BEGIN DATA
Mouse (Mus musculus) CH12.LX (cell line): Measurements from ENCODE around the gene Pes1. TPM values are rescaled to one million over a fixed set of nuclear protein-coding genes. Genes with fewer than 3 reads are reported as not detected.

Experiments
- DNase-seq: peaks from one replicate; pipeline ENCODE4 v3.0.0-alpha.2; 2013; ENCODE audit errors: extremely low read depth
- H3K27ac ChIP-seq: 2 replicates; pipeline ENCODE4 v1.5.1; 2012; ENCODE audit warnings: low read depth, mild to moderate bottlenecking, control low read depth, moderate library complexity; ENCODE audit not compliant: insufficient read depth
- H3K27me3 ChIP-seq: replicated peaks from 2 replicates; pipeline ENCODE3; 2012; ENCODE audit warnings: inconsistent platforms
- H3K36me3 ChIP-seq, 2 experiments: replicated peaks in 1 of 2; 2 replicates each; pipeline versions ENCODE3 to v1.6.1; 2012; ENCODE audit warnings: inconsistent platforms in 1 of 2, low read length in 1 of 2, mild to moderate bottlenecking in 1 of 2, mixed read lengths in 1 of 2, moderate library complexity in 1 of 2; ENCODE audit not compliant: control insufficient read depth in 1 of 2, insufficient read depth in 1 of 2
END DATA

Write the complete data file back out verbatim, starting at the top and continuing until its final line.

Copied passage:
Mouse (Mus musculus) CH12.LX (cell line): Measurements from ENCODE around the gene Pes1. TPM values are rescaled to one million over a fixed set of nuclear protein-coding genes. Genes with fewer than 3 reads are reported as not detected.

Experiments
- DNase-seq: peaks from one replicate; pipeline ENCODE4 v3.0.0-alpha.2; 2013; ENCODE audit errors: extremely low read depth
- H3K27ac ChIP-seq: 2 replicates; pipeline ENCODE4 v1.5.1; 2012; ENCODE audit warnings: low read depth, mild to moderate bottlenecking, control low read depth, moderate library complexity; ENCODE audit not compliant: insufficient read depth
- H3K27me3 ChIP-seq: replicated peaks from 2 replicates; pipeline ENCODE3; 2012; ENCODE audit warnings: inconsistent platforms
- H3K36me3 ChIP-seq, 2 experiments: replicated peaks in 1 of 2; 2 replicates each; pipeline versions ENCODE3 to v1.6.1; 2012; ENCODE audit warnings: inconsistent platforms in 1 of 2, low read length in 1 of 2, mild to moderate bottlenecking in 1 of 2, mixed read lengths in 1 of 2, moderate library complexity in 1 of 2; ENCODE audit not compliant: control insufficient read depth in 1 of 2, insufficient read depth in 1 of 2